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Topic: Problem of the week - 03/09/2012  (Read 10805 times)

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Offline Borek

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Problem of the week - 03/09/2012
« on: September 03, 2012, 12:48:45 PM »
Several years ago researchers at one of the US universities produced an alloy, that can revolutionize our ways of producing and storing energy. Compared with alkali or alkaline earth metals alloy is quite safe to store and use. When 5.00 g pellets of the alloy were put into water, they reacted vigorously creating hydrogen and heat (but the mixture didn't get hot enough to ignite the hydrogen). Solid remains were dissolved in a strong acid, producing water and even more hydrogen. Total volume of the produced hydrogen was 5.940 L (measured at 20°C and 0.9876 atm). What was the exact composition of the alloy?
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Offline Sophia7X

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Re: Problem of the week - 03/09/2012
« Reply #1 on: September 03, 2012, 01:53:18 PM »
Sounds like a ********* alloy
« Last Edit: September 03, 2012, 02:00:43 PM by Borek »
Entropy happens.

Offline Borek

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Re: Problem of the week - 03/09/2012
« Reply #2 on: September 03, 2012, 02:01:32 PM »
Sounds like a ********* alloy

Please either post a full answer, or none - don't spoil the fun for others.
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Offline Sophia7X

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Re: Problem of the week - 03/09/2012
« Reply #3 on: September 03, 2012, 02:50:15 PM »
Sorry! I was a bit tentative to post a full answer because I wasn't sure of the method I used to arrive at the answer.

Anyway, I got 0.244 mol H2 with PV=nRT, multiply by (2 mol Group 3 Metal/3 mol H2) because I thought it could be a group 3 metal which are capable of producing H2 in water (2 M + 6 H2O --> 2 M(OH)3 + 3H2) , if not group 1 or 2.  5.00 g / 0.163 mol H2 = 30.7 g/mol, which is close to the molar mass of aluminum. Since even more H2 is produced in acid, gallium is probably also present (~8.79%) since it doesn't react in water to produce hydrogen, but it can react in something like sulfuric acid. Also, aluminum doesn't react with water by itself because of its oxide coating so gallium could slow down the oxide formation.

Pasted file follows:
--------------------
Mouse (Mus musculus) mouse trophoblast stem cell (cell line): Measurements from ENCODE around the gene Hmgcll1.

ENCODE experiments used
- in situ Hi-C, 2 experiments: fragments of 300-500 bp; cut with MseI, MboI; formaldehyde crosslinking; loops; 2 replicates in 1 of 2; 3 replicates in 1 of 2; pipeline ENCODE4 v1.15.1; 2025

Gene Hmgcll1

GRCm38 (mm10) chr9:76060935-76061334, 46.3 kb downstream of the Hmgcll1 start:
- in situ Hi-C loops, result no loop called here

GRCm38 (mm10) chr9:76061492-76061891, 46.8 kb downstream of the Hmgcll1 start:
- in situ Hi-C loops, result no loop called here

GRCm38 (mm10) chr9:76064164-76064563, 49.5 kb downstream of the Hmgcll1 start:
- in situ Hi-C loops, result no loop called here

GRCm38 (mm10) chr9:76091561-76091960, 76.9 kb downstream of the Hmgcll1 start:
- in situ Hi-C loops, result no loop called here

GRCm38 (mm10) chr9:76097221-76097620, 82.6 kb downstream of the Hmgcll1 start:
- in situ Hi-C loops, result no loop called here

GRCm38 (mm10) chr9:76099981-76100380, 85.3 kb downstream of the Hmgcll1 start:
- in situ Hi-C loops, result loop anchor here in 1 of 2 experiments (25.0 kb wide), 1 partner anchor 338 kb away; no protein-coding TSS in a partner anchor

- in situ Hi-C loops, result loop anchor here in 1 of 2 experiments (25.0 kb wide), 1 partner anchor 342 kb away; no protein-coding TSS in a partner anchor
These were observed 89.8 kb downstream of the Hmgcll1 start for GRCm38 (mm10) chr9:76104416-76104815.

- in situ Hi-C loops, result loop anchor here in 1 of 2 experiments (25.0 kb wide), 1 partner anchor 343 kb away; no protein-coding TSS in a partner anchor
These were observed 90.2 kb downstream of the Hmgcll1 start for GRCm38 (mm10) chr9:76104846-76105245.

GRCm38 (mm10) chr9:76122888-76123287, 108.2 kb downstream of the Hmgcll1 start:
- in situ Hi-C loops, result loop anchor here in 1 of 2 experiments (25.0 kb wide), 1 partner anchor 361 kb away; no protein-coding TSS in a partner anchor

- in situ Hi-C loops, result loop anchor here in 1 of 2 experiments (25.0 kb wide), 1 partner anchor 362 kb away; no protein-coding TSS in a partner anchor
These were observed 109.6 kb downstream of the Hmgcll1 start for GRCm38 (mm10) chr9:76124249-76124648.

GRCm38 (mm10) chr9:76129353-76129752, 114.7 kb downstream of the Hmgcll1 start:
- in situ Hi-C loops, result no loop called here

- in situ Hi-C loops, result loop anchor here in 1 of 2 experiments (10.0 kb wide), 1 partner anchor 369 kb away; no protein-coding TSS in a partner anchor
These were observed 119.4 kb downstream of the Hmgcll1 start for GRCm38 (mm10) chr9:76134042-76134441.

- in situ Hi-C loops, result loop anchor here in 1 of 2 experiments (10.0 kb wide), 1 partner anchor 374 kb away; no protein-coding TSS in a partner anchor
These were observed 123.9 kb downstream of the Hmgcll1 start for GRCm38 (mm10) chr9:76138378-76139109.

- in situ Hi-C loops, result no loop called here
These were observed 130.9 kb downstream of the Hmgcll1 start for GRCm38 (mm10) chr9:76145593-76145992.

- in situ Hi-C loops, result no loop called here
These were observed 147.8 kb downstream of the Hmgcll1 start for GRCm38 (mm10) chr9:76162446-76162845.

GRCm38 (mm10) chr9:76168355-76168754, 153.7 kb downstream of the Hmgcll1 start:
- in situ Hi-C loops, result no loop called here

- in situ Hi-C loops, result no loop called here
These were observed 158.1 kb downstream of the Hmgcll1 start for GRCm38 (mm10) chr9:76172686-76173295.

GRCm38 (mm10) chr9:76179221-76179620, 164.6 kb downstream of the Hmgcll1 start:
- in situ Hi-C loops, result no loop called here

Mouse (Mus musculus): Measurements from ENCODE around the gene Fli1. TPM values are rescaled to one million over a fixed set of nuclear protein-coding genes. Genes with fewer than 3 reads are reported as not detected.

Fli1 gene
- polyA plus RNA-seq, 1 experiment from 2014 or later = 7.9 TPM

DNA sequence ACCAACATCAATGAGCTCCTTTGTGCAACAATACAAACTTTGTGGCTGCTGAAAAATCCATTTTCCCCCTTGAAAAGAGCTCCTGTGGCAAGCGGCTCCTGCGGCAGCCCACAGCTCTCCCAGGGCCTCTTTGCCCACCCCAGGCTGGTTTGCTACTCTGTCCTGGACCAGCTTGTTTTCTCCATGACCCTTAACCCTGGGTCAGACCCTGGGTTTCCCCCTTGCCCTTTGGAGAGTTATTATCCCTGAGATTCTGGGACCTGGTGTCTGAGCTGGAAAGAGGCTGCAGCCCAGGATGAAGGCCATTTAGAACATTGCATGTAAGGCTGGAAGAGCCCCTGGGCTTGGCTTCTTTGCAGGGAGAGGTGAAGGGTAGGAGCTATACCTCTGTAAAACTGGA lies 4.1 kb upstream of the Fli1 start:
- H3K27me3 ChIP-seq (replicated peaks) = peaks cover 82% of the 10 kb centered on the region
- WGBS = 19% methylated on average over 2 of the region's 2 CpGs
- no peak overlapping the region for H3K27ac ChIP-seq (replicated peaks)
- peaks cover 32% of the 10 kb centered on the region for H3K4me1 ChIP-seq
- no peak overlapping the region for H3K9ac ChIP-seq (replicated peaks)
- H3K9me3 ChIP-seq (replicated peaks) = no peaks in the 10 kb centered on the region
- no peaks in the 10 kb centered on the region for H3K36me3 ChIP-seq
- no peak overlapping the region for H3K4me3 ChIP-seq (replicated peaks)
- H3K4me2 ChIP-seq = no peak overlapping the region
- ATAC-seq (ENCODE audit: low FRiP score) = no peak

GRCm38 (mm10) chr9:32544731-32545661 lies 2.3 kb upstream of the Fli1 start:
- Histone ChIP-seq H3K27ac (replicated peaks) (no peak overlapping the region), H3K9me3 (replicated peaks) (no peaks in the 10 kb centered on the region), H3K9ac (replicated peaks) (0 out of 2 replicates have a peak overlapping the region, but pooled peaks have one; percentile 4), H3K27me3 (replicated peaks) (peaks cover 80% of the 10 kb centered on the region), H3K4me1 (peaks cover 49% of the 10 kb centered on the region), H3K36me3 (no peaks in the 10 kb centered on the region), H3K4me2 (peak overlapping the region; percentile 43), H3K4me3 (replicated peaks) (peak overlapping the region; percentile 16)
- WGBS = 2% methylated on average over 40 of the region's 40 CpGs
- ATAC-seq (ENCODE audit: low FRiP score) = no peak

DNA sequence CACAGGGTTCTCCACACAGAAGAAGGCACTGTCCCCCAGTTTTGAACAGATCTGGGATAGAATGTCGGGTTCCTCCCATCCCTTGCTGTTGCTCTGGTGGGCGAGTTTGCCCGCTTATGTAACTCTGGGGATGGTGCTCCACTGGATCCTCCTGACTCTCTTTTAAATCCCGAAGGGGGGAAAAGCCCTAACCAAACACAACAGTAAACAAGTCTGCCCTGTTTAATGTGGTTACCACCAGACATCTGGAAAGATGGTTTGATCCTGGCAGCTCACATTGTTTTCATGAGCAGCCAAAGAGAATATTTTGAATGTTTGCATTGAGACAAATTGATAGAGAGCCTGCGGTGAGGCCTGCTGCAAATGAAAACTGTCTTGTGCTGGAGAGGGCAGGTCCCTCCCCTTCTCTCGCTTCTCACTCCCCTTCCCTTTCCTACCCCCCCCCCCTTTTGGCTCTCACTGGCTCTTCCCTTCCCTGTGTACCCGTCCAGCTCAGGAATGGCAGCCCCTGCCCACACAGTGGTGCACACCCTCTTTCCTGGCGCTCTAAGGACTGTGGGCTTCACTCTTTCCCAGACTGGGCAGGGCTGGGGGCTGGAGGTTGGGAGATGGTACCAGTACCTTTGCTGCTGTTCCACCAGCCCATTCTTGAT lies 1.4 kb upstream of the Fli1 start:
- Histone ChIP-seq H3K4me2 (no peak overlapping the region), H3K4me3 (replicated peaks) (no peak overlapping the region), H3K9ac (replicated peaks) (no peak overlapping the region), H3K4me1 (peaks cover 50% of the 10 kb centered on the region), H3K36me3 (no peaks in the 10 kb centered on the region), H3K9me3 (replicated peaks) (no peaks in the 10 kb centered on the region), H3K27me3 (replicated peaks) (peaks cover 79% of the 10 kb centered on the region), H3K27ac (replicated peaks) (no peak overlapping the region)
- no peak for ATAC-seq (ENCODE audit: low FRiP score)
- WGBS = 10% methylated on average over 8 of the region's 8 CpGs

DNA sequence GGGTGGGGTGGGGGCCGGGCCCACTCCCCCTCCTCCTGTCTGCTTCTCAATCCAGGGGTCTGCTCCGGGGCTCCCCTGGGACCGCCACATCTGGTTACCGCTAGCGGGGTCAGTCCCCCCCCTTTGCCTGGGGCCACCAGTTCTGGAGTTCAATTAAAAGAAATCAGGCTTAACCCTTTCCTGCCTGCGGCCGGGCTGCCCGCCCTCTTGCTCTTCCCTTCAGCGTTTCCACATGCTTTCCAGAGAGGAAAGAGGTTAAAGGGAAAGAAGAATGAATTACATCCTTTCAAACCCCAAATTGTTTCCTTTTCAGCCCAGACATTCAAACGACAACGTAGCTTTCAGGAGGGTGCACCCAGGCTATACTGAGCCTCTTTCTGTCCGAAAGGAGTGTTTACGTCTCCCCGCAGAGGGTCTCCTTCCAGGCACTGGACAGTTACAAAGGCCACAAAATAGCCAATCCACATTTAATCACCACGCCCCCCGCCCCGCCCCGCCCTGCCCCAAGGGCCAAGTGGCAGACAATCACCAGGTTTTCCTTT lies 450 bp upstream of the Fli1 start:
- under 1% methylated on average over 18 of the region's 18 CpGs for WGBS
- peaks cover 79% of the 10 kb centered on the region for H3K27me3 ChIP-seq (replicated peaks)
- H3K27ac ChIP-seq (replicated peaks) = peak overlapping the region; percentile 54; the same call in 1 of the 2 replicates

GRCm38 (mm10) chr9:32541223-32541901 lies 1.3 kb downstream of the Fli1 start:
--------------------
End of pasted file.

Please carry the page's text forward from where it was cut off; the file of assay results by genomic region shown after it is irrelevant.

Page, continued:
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Offline Borek

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Re: Problem of the week - 03/09/2012
« Reply #4 on: September 03, 2012, 03:20:45 PM »
Your logic is sound, your result is off.

See http://www.greencarcongress.com/2007/08/purdue-research.html (it would be better to find the original paper, but I occupied with something else at the moment).
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Offline Sophia7X

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Re: Problem of the week - 03/09/2012
« Reply #5 on: September 03, 2012, 09:07:30 PM »
Still, an informative link. Thanks.
Entropy happens.

Offline Borek

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Re: Problem of the week - 03/09/2012
« Reply #6 on: September 05, 2012, 07:20:57 AM »
Still no correct answer though.
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Re: Problem of the week - 03/09/2012